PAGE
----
"Look at that huge cemetery," Dad exclaimed, trying hard to keep the corners of his mouth from upturning. "I wonder how many people are dead in there?" He had hope eternal of coaxing an answer out of one of us kids as we tooled along in our wood-sided station wagon. But before we could utter a word, his glee could not be contained. "All of them!" he blurted as he threw back his head and laughed at his own wit.
The boroughs of Sellersville and Perkasie, PA are connected by a meandering path along the Lake Lenape creek. I run the familiar ground, crossing concrete dams and wooden bridges, passing ball fields and a turtle family of six sunning themselves on a rock.
Up a steep, rutted, and rooty trail, my steps take me to the fence of Menlo pool, my location of choice during childhood summer months. The pool I knew was large and deep, with one and three meter spring boards and a blue fiberglass slide standing tall along one edge.
Now, a new pool filled with crystal clear water awaits the summer crowd. Gone is the high dive. Two low spring broads offer more bounce for the ounce, a large fabric contraption preventing a spinning, out-of-control diver from colliding with the pool's edge. A large tube slide with wide and safe stairs offers more fun. But that's just the competition pool. A gigantic splash park complete with spiraling waterslide and lazy river replaces the small kiddie pool of yesteryear. A late summer membership sale is in progress. That was then. This is now.
There sits the Dairy Queen, still the only "fast food" in town. The walk-up stand has been there as long as I can remember. "Any mess-ups?" was the common query when we were kids. If you were lucky, the "Dairy Fairies" would make the wrong kind of sundae right before you pedaled up on your 3-speed bike with coaster brakes. Then, it was yours for the taking; free. Nothing is free anymore. That was then. The not-yet-open serving windows is now.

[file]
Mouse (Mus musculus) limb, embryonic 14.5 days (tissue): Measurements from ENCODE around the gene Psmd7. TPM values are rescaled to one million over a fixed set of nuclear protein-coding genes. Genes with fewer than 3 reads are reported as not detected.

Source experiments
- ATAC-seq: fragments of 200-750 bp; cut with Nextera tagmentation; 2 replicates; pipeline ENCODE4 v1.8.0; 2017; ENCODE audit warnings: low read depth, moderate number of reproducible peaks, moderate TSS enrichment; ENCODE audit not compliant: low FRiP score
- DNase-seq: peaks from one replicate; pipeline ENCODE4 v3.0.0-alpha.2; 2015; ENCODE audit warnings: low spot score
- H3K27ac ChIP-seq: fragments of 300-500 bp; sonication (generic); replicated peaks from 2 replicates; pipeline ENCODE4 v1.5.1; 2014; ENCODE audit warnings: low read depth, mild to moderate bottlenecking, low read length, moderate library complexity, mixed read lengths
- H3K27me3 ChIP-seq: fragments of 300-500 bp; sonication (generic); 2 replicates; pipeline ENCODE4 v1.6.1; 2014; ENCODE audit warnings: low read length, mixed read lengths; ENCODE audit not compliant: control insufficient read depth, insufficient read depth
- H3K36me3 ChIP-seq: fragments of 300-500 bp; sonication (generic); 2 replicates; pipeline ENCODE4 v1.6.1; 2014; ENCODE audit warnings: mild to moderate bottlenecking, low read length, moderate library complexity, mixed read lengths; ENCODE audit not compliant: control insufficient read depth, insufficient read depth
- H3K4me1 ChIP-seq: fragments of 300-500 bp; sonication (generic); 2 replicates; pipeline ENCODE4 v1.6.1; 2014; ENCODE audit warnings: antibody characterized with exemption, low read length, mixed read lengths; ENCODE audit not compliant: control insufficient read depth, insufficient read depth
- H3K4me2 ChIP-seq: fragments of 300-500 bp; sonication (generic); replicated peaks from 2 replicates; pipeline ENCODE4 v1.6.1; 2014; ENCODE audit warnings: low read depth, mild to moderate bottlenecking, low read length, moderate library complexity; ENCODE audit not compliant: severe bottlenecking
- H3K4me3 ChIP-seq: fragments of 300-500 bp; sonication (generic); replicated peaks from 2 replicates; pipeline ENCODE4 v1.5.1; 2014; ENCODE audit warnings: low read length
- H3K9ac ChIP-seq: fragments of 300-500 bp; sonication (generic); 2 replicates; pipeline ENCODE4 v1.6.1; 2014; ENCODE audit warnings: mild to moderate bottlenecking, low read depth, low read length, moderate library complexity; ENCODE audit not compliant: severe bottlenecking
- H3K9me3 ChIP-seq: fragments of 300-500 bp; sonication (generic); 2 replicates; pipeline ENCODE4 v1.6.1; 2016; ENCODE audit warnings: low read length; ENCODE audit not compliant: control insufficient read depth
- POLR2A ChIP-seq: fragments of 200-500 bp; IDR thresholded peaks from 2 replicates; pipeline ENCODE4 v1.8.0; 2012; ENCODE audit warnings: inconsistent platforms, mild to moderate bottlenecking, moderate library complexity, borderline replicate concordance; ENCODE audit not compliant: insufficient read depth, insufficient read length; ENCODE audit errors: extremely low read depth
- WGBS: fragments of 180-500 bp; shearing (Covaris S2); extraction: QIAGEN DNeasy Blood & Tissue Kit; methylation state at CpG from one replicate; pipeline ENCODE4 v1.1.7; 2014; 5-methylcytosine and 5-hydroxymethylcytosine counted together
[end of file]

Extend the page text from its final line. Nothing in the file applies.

I cut a corner across a parking lot and into a neighborhood. Neither were here back when. Now, instead of acres and acres of woods that my Dad always wished he would have bought, are many homes with now-matured yards. But around the corner I turn, not even recognizing the corner of Hillcrest and South Main. The only home I knew doesn't look so grand anymore. Instead of sitting atop a small hill in the midst of a well-manicured three-acre lot, a new house stands in the place of three giant pine trees in my front yard. The other front corner, full of weeds and mounds of dirt, sits vacant. The builder, who purchased our sub-divided lot, lets a bulldozer rest and rust. The backyard of our house is fenced and the flower beds sad and barren. Only the green painted shutters give a wink to the past. That was then. This is now.
I cannot fling open the back door, savoring the aroma that filled that kitchen. I cannot shoot baskets through a hoop that is no longer bolted to the garage. I cannot climb the weeping willow whose strong branches used to console me. I can only remember the playtimes in that basement, the wild dashes to the school bus, the smell of freshly grass in the summer, and hoping the snow silhouetted against the street light would earn a day off from school in frigid February. I hear laughter and joy and envision my mother, father, brothers and friends within those stucco walls. But, that was then and this is now.
I turn into the retirement community a mile or so away, entering the carpeted, quiet hallways. Up the elevator to the fourth floor and through door 476. It's not the back door; it's the only door. But my Mother is there and it's okay. That was then. This is now.
Thanks for the memories.